Wednesday, June 23, 2010

Markets, Customers and Angels' Risk Aversion

Famous entrepreneur and Stanford Technology Ventures Program lecturer,Steve Blank reports that business failure from technology failure (the business' technology encounters operational conditions under which it cannot perform as hoped) is about 10%. Business failure from misunderstood and miscalculated markets, market failure, is about 90%. Why?  I propose that the nature of the "entrepreneurial brain" has much to do with it.

Entrepreneurs by nature are innovators, problem solvers: they perceive a need (more convenience, more speed, less cost, whatever) and instinctively start seeking a solution, a fix. That initiative and independent thinking is the power of entrepreneurs, but is also a curse. Asking  "what do others think" does not come as automatically. So, the entrepreneur finds a solution to "the problem", a problem possibly perceived by only one person, himself, and presumes it is a widespread need.  Then, enamored with the conceptual "solution" (s)he commits time, effort and treasure to create a prototype.  Sometime for lack of sufficient resources a detour is needed into fund raising to finance the idea now morphed into a business venture.  

Eventually a product is ready for sale and the surprises start coming: customers are not as enthusiastic about it as hoped, they have difficulty using the product because of a million reasons, or they could benefit from using it, but other circumstances prevent its adoption (e.g. supply chain disruption, legacy systems, not invented here, etc.). In a few words our entrepreneur has invented a Bricklin or a Segway, an innovative design with definite benefits but overall unsuitable for the larger market originally targeted. The outcome is then outright failure or a walking zombie of a business.

In product and software development there are long standing disciplines (use case analysis) to ensure that acceptable performance will be possible in specific instances of use.  Use case is a discipline that forces  asking questions, and more questions, and more questions.  The same discipline is needed with respect to markets and customers. Here are the questions to ask:

What are your customers top problems?
How much will they pay to solve them?
      Could they do nothing and get by?
Does your product concept solve them?
      Do your prospective customers agree with you on this? [Your guess that they do is the issue we are trying to avoid!]
Draw a day-in-the-life of a customer (the customer's use case) 
      before & after your product adoption
      what will the product improve
      what will the product hinder/change/complicate
Draw the org chart of users & buyers
     are they the same?
     we must satisfy both, but buyers control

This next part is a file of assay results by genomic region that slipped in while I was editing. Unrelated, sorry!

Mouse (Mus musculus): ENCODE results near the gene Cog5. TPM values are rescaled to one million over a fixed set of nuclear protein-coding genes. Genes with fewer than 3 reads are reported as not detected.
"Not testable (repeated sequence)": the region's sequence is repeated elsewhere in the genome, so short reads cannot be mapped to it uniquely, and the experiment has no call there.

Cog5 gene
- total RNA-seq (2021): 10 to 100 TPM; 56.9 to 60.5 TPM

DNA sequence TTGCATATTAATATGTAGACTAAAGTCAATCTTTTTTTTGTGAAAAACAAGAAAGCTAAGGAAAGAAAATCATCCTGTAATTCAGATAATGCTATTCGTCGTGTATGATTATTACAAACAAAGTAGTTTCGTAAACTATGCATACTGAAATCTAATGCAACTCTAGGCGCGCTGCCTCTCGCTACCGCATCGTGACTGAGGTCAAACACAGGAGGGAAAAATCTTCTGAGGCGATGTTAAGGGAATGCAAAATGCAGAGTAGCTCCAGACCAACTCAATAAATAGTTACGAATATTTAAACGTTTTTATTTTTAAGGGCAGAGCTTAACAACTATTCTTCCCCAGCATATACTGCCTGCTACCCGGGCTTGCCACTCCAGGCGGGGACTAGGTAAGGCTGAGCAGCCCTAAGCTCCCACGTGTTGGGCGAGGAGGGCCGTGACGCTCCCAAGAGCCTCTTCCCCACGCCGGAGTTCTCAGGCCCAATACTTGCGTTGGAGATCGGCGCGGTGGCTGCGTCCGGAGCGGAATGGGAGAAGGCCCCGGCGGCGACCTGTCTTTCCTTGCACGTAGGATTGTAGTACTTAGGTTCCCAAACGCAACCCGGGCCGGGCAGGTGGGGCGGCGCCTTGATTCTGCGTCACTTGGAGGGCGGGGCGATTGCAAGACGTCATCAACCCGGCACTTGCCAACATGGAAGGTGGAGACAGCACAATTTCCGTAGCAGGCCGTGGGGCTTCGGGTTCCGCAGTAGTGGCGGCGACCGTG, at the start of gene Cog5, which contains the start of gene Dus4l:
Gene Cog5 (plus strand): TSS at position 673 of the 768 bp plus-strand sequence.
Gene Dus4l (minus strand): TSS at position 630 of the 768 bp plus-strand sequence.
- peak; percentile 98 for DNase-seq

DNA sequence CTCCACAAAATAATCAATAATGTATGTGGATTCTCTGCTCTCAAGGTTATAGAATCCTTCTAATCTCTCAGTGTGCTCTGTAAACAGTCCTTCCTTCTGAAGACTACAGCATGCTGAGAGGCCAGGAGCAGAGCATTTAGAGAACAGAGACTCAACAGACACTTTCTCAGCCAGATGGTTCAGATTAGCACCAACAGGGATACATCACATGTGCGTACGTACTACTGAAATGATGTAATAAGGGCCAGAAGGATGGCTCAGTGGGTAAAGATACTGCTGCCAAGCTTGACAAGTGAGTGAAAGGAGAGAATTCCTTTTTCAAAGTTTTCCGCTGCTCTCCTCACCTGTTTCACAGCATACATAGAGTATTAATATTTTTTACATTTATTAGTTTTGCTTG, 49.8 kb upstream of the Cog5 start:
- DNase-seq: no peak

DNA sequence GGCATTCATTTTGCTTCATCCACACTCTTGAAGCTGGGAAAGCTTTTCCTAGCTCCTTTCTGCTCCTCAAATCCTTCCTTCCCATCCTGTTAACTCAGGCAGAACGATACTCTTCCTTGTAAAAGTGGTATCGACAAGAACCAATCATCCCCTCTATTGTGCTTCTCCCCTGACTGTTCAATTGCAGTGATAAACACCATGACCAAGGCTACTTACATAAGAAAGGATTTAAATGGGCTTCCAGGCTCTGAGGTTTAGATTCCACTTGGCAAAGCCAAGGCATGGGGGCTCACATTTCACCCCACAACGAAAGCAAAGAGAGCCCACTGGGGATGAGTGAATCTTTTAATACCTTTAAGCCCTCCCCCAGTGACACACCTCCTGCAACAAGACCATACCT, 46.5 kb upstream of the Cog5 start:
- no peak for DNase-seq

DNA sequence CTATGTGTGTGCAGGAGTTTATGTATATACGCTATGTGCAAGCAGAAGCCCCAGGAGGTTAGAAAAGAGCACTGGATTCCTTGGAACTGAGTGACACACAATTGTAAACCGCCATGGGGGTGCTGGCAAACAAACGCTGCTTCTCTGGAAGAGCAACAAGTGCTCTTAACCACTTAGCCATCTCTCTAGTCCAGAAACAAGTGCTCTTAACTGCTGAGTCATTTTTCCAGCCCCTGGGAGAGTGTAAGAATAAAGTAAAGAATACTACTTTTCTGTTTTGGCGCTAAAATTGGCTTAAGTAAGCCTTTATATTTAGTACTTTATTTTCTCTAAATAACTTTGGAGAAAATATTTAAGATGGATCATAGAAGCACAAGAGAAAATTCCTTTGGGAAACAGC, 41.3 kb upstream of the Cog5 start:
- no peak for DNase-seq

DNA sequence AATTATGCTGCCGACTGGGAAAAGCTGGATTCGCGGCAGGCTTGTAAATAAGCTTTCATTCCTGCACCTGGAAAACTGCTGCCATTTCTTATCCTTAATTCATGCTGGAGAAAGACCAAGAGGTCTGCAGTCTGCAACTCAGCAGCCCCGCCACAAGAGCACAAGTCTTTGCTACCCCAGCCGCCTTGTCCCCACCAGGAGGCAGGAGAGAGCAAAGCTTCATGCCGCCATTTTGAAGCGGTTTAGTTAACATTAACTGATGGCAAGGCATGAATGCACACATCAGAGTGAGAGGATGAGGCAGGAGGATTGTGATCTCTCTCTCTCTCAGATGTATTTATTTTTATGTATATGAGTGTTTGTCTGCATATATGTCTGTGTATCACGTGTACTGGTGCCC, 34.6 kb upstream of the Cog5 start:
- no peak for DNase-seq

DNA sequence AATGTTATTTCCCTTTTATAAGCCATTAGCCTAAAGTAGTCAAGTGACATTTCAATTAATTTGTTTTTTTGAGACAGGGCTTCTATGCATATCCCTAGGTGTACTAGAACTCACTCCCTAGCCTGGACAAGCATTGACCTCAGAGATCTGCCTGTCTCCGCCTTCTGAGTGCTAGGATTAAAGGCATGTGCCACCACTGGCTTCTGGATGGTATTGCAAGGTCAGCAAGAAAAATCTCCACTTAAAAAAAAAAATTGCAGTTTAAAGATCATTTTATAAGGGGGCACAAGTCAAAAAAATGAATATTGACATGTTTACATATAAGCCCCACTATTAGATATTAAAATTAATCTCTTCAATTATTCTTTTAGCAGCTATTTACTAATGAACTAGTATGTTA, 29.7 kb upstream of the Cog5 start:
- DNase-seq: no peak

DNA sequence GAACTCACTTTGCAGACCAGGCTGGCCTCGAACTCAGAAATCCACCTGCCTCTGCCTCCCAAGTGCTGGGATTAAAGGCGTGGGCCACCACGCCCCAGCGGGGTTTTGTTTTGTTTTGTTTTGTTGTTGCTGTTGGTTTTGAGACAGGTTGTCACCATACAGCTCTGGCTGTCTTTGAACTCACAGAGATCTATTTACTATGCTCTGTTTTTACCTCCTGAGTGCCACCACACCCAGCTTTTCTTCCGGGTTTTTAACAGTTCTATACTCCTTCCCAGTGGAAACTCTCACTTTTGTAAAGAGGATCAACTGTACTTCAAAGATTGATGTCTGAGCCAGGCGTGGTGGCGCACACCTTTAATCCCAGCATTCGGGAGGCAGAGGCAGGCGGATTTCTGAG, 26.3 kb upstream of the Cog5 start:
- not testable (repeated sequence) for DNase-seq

who has a vested interest in favor or against adoption?
     who is the loser if adopted?
     can your customer afford to upset the loser?
Are there enough buyers NOW to make it worthwhile?
Can we scale our processes to match the market size?

The only way to know for sure is for the founders to go out (out of the office, in the real world) and ask the customers.  Go out and ask are obvious, but would marketing consultants be able or even better at doing this research? Definitely NOT.  Consultants can go out with clipboards to get data and analyze it, but at this stage the critical component is intimate understanding of BOTH the customer and the product concept/prototype.  Only the founders-inventors can "feel" both sides of the equation and catalyze a workable solution based on the customers' responses.  If the consultants could do it, they would have been the inventors-founders.

So, early on, even before prototypes, go out and ask your intended customers how your product will meet their needs and what issues it will cause and LISTEN. The product will almost inevitably be modified by this effort, but at much lower cost than building and rebuilding prototypes or final products. You may discover that your product is perfect at a perfect price with the expected benefits, etc.  Too bad that its adoption would kill another more important part of your customer business and therefore your customer would have to be mad to adopt your product.

Validating your value proposition in person and directly with the customers (taking into account all vested interests involved)  may just reduce the probability of your business' market failure from 90% to something less. Any improvement will likely appease your angel investors' risk aversion.

Marco Messina

1 comment:

hedge said...

Great advice. I've started doing this with my company. In some cases we learned to go in another direction. In other cases our assumptions and strategies were just what Turbo140 users wanted.

Excellent post!